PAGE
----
New Orleans: Scene of the Crime...CrimeCon III

Showcase for Oxygen Network's true crime line up draws big crowds

Thomas Perumean
June 08, 2019 - 5:01 pm

WWL - Thomas Perumean

CrimeCon kicked off Friday at the Hilton New Orleans Riverside Hotel and Convention Center with the keynote evening address by Nancy Grace.  The network's highest profile asset delivered an emotionally charged talk about her life and her own personal search for justice following the murder of her fiancee, Keith Griffin.  

It was that crime which changed her life and propelled her forward to be come a prosecutor, author, commentator for Court TV, justice advocate for CNN, podcaster, and now Oxygen as host of her own show, "Injustice with Nancy Grace.  

And while Grace, and many of the producers of true crime shows take center stage, it's the fans who bring the real stories to life.  Brooke, from Alabama, is an internet for the podcast Missing Alyssa.  (An on-going investigation in the disappearance of Alyssa Turney, who vanished from her Arizona home in 2001) She says,  "There's a misconception about people who like true crime content, that's some kind of weird thing.  But I've sat on the floor with people who've cried because they've lost a sibling in a murder.  It's more about compassion than it is about people."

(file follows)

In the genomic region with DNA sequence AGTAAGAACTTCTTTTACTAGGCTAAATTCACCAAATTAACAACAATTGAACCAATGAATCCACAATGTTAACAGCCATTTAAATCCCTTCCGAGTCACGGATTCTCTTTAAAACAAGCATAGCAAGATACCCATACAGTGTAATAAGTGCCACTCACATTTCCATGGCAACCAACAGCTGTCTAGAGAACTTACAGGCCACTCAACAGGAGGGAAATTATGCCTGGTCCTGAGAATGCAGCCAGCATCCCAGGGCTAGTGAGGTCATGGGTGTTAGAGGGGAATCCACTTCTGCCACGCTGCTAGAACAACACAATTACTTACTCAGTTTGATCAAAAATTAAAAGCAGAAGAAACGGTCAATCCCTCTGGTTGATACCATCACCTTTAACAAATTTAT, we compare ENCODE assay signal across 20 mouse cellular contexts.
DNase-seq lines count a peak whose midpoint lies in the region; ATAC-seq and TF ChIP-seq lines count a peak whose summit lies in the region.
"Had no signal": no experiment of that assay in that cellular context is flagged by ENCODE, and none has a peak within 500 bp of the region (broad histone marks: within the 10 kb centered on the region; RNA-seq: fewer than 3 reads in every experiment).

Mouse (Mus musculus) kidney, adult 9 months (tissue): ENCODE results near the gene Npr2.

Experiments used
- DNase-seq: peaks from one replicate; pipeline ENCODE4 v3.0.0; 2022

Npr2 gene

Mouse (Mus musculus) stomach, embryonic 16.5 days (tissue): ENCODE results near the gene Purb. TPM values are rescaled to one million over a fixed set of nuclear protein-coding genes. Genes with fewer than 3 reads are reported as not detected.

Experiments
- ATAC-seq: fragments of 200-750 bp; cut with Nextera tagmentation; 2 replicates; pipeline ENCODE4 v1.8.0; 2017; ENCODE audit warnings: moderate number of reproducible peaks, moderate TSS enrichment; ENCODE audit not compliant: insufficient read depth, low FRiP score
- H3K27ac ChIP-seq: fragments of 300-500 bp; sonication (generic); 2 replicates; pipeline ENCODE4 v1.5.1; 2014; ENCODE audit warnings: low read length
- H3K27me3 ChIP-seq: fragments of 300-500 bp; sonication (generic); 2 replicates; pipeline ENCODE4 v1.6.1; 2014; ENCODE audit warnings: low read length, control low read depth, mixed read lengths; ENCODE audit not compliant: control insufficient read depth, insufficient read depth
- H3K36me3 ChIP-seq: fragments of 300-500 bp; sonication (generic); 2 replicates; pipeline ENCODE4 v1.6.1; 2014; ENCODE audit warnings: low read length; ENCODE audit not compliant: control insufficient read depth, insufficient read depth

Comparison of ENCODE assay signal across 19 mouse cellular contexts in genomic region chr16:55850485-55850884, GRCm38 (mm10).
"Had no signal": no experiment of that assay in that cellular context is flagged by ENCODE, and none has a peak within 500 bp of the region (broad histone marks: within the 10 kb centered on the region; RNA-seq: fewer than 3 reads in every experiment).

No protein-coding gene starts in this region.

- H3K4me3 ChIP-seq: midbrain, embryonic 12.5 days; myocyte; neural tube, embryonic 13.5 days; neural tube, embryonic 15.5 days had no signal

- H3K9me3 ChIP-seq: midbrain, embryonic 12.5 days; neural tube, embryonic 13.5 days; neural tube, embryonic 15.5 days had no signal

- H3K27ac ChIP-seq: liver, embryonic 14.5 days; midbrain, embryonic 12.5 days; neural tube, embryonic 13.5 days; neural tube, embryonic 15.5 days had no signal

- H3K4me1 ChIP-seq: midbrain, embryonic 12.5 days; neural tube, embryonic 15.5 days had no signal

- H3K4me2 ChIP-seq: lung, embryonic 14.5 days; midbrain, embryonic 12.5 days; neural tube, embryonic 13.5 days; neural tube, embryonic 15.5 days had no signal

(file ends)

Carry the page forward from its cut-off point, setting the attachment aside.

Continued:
As for the fascination among those who consume true crime books, documentaries, shows, many say listening to podcasts about unsolved cases is what captured their imagination and drives their fandom of the genre.  Theresa lives in Ohio and has a 90-minute commute to and from work.  This allows her to delve into true crime podcasts.  She finds the podcast about the Amy Renee Mihaljevic murder from 30-years ago.  "[The Suspect] lured her to a shopping center with the ruse he was going to take her to buy a gift for her mother who had just gotten a promotion at work, they still haven't solved the case."  

Missy is a professor in English Literature, she sums the true crime craze as:  "Starting in childhood we're read stories about monsters.  And at some point I think we want to shift from the monster being fake to the monster being real."  

CrimeCon III, New Orleans wraps up Sunday.  

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